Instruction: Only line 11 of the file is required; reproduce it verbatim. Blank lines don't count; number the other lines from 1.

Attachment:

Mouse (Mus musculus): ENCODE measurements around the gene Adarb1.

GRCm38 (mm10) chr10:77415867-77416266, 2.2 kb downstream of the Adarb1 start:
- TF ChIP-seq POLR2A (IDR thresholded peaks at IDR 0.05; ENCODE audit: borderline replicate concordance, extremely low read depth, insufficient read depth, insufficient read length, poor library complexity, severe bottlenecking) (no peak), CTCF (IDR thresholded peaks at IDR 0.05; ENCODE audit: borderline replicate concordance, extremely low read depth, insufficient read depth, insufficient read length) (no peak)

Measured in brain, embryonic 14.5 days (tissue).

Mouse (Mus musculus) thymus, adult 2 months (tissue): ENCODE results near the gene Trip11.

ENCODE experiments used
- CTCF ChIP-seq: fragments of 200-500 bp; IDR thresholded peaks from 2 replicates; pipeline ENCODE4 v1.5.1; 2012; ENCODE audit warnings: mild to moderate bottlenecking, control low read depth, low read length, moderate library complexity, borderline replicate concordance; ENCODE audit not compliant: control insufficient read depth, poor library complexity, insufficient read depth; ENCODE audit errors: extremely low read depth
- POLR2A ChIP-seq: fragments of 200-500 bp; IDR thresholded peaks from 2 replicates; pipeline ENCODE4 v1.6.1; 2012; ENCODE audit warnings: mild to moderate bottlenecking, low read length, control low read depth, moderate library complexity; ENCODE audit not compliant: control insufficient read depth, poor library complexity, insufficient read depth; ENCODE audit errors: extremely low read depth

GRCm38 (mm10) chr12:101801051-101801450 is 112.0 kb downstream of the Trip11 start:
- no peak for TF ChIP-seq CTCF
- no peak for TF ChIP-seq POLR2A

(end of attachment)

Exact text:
- no peak for TF ChIP-seq POLR2A